ASHM Report Back

Clinical posts from members and guests of the Australasian Society for HIV, Viral Hepatitis and Sexual Health Medicine (ASHM) from various international medical and scientific conferences on HIV, AIDS, viral hepatitis, and sexual health.

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This year the HIV conference has been dominated by presentations on anal cancer in men who have sex with men, particularly those living with HIV.

A/Prof David Templeton presented the interim findings from the SPANC study, which assessed the utility of cytologic screening for anal cancer.

Dr Jason Ong presented an interesting overview of what clinicians can do currently to screen for anal cancer, given how little evidence we currently have on the usefulness of screening.

Dr Amber D'Souza presented on the epidemiology of anal cancer

Ben Wilcox and Lance Feeney presented on community perspectives and education on anal cancer.

Brad Atkins gave a moving presentation on his personal experience of anal cancer.

 

Perhaps the key messages are:

- Modelling has shown that anal cancer screening by a digital anorectal examination has shown it to be cost-effective only for HIV-positive MSM over the age of 25. In that scenario, it is currently recommended to perform anorectal examinations annually. However, an argument could be made to offer screening also to those MSM who are HIV-negative.

- Cytologic screening is problematic, in that it lacks sufficient specificity, resulting in a very large proportion of referrals to high-resolution anoscopy.

- We need to offer HPV vaccination to all MSM under the age of 25, and whilst there is no evidence of benefit over the age of 25 it would be reasonable to offer is to those MSM also (keeping in mind the cost to the patient).

- Much more work remains to be done to determine the best strategies to screen for anal cancer in MSM.

As PrEP has now been used in the USA for about six years, Dr Jared Baeton compared PrEP to the developmental milestones reached by the average six year-old child.

 

  1. At six years old, we begin to understand cause and effect relationships.

    1. If you take PrEP, it works. As in, if you have good adherence, then it is close to 100% effective at preventing HIV transmission. Interestingly, studies have shown that those individuals at greatest risk of HIV appear to have a greater HIV risk reduction from PrEP. This suggests that those individuals at greatest risk of HIV also have the greatest adherence to PrEP.

       

  2. At the age of six, magical thinking fades quickly: PrEP is not perfect, and PrEP does not expect us to be perfect.

    1. PrEP is not perfect, but PrEP is safe. We have good data on kidney safety and bone safety for PrEP users. Also the risk of antiretroviral resistance appears to be limited to those who start PrEP in the context of an acute HIV infection, rather than those who seroconvert during PrEP use. He did not further expand on this thought, but perhaps those who seroconvert during PrEP use have such low adherence to PrEP that it does not result in the selection of resistant HIV variants.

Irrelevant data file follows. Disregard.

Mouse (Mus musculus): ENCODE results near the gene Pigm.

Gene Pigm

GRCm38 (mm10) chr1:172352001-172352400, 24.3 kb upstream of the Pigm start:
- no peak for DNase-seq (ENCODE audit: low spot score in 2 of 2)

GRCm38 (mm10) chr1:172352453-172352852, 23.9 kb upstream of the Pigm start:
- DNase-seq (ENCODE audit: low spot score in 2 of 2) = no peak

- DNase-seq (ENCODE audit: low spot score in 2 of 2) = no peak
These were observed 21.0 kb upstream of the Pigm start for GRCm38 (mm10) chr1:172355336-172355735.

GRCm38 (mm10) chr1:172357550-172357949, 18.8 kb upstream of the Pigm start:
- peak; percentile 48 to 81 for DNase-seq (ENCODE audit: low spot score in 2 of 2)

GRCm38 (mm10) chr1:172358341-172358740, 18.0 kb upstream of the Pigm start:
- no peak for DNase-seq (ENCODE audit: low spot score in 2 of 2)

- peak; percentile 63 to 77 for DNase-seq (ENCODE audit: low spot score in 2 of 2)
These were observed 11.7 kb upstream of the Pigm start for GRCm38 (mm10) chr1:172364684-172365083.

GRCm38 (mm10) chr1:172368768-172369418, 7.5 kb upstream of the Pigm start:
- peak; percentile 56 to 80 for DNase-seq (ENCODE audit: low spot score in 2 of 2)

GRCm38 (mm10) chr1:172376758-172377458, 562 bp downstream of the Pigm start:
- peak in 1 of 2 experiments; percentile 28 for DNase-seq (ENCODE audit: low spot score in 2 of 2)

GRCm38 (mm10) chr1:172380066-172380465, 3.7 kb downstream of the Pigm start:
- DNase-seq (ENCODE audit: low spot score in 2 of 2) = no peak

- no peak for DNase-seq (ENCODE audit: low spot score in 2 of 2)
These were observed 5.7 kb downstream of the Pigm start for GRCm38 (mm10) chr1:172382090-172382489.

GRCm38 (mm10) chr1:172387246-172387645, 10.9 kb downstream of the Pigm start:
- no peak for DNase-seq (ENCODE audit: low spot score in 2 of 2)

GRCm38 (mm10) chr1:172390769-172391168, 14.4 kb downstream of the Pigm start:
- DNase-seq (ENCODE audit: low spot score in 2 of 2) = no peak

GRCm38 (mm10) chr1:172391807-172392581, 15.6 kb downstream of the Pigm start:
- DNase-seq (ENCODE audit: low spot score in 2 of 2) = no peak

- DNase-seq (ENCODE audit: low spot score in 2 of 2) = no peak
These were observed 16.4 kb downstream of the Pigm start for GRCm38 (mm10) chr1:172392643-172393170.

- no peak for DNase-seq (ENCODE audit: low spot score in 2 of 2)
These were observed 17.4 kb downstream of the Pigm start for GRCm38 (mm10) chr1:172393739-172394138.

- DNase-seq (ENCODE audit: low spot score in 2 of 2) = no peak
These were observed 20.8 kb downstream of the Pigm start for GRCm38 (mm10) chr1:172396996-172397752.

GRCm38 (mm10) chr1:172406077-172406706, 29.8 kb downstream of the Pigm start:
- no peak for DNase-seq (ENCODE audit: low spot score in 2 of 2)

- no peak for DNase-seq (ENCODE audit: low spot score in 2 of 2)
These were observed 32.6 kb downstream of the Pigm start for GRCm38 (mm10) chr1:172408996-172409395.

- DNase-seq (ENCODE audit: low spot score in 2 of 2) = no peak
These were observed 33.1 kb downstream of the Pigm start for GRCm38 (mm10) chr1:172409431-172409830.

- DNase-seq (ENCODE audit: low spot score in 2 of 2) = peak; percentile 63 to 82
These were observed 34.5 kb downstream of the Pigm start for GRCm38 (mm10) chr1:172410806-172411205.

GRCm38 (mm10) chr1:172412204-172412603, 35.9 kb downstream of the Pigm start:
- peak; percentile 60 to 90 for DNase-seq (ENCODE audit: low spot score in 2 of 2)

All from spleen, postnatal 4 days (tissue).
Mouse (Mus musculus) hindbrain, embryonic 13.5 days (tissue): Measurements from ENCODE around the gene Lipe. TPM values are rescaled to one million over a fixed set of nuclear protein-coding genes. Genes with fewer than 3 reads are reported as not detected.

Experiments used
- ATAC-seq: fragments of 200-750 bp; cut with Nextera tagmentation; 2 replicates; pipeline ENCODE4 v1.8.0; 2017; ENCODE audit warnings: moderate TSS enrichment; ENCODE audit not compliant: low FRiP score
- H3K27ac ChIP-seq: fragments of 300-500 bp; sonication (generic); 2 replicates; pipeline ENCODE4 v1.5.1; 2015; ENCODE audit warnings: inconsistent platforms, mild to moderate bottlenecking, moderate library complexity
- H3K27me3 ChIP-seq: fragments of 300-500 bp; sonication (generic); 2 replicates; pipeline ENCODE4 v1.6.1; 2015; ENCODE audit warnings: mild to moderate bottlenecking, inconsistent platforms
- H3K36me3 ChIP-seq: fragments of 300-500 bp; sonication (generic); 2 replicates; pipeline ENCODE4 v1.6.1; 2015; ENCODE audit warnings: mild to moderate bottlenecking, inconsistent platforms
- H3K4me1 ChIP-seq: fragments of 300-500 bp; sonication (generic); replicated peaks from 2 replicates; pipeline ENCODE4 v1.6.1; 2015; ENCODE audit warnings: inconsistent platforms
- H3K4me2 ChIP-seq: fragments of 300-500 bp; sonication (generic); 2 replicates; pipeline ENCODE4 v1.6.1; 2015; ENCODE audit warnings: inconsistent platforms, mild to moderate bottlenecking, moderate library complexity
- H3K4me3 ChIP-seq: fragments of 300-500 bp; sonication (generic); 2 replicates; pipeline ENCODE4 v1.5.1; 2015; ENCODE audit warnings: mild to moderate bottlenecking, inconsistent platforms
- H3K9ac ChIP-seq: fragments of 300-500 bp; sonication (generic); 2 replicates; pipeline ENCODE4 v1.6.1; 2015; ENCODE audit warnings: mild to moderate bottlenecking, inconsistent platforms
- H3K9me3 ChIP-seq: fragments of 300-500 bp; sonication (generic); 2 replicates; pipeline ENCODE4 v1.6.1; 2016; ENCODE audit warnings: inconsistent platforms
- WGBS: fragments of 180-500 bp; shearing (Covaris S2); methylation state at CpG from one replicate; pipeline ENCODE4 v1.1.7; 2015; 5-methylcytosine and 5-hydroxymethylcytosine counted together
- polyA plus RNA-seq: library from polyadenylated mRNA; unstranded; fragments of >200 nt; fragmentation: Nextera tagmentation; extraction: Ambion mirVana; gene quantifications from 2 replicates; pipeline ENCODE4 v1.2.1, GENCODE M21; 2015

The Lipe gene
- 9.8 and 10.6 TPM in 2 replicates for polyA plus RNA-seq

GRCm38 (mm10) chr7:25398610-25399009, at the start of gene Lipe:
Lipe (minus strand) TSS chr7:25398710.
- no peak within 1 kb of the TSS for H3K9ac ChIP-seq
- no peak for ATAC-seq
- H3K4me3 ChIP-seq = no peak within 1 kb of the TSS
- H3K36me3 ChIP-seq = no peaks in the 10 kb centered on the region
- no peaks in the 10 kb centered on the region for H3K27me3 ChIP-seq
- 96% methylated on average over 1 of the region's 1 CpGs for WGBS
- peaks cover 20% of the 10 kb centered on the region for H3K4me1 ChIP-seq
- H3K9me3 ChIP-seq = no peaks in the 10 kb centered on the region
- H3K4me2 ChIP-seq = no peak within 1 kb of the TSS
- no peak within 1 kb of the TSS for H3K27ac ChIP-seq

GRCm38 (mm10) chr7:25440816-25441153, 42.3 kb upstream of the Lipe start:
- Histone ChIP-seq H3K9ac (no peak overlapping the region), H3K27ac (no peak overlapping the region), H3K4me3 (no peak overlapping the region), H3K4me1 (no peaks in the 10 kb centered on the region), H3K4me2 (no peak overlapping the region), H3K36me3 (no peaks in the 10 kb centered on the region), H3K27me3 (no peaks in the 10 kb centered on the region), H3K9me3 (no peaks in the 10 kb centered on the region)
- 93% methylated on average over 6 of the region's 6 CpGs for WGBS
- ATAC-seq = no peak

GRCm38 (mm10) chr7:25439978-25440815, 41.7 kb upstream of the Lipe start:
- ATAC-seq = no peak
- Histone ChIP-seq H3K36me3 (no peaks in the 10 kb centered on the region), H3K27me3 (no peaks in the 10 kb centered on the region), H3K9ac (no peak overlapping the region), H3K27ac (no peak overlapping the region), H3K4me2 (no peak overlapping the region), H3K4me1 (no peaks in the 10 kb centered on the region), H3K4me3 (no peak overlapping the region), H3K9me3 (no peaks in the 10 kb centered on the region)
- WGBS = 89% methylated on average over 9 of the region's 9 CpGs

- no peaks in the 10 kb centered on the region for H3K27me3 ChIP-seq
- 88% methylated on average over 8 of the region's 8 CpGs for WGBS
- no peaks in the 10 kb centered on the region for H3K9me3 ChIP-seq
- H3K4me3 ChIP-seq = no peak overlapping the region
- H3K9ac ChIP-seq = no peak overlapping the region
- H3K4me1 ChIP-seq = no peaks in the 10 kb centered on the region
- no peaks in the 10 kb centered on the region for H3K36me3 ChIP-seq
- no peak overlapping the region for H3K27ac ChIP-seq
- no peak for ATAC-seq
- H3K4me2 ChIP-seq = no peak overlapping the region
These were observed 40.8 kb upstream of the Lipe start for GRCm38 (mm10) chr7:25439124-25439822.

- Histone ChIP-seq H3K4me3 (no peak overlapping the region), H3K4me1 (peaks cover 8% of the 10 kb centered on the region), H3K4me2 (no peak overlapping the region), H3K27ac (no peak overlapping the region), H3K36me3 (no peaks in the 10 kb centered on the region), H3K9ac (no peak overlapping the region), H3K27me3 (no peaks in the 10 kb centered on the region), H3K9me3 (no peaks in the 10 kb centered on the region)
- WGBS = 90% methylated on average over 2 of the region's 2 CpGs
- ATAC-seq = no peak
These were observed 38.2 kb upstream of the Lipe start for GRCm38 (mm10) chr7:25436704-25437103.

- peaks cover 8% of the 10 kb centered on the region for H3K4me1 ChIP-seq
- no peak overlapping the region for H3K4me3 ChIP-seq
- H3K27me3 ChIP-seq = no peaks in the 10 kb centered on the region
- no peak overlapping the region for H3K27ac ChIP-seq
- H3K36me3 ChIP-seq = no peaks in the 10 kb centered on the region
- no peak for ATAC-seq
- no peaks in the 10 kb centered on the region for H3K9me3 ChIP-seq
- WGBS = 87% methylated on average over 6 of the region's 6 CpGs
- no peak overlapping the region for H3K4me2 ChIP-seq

2. PrEP does not expect us to be perfect. In clinical trials, not everyone used PrEP, but those who did use it tended to be consistent users (Partners PrEP). Those who were not adherent at one month tended to never become adherent. Dr Baeton drew an analogy between PrEP adherence and flossing: Some of us floss every day, and tend to continue doing so, others rarely floss and never start flossing regularly.

       

  3. The average six year-old starts to understand the feelings of others. As a medical community we’re starting to understand what PrEP users want out of PrEP. And PrEP use has been shown to be associated with:

    1. Decreased anxiey

    2. Increased communication, trust, and HIV status disclosure

    3. Increased self-efficacy

    4. Increased sexual pleasure and intimacy

 

Stigma remains a key barrier to PrEP use: This includes stigma about ARVs, HIV and stigma about being at risk of HIV.

4. Six year-olds become more flexible in their thinking:

  • Success in PrEP adherence is achieved when PrEP is used during times of HIV exposure, this has been referred to as “prevention-effective adherence”. I think we need to develop some clear messaging around “prevention-effective adherence”, to assist people in

  • STIs will occur in persons using PrEP. People who need PrEP are at hight risk of STIs.

  • PrEP makes us think very differenctly about three decades of fear-based public health campaigns.

 

5. 6 year-olds start to understand more about his/her place in the world. PrEP is not a panacea, but it has the potential to form an important part of the toolbox of HIV prevention.

 

I think PrEP has come a long way over the last couple of years, including in Australia. In order to continue this trajectory, I think we need ongoing efforts to:

1. Obtain PBS-listing for PrEP

2. Prevent the emergency of PrEP-associated stigma, by framing the discussion around PrEP in a sex-positive manner.

3. Develop clear messaging around dosing regimens that do not involve daily PrEP. Some people do not need to be on PrEP continuously, and we need to have realistic conversations how these people can effectively manage their HIV risk without necessarily taking PrEP every day.